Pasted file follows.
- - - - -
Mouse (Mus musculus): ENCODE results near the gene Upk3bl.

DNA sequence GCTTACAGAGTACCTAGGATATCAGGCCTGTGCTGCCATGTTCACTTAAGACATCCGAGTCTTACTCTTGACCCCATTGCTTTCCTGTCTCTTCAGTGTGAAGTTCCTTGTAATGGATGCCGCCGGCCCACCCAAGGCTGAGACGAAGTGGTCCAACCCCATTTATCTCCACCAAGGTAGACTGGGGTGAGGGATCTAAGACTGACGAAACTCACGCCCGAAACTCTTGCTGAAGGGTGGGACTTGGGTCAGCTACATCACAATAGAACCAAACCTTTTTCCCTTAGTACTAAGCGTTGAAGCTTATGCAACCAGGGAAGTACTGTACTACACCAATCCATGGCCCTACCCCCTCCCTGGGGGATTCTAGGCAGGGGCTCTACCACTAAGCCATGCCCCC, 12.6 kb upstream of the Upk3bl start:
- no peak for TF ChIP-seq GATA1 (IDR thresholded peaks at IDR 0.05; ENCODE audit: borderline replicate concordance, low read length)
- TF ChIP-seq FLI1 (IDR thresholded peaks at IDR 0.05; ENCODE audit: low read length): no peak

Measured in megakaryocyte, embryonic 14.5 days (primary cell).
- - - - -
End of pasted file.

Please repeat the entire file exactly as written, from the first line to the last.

Mouse (Mus musculus): ENCODE results near the gene Upk3bl.

DNA sequence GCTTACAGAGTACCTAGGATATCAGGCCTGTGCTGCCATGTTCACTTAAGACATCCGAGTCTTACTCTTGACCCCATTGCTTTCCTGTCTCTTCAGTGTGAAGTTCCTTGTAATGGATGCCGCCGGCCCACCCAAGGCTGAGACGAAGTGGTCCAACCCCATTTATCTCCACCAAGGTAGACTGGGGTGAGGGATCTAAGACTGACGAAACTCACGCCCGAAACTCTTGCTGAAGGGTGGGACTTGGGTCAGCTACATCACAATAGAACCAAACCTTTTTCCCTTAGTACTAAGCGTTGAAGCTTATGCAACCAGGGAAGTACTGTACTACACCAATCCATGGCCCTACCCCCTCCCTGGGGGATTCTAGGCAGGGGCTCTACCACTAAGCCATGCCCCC, 12.6 kb upstream of the Upk3bl start:
- no peak for TF ChIP-seq GATA1 (IDR thresholded peaks at IDR 0.05; ENCODE audit: borderline replicate concordance, low read length)
- TF ChIP-seq FLI1 (IDR thresholded peaks at IDR 0.05; ENCODE audit: low read length): no peak

Measured in megakaryocyte, embryonic 14.5 days (primary cell).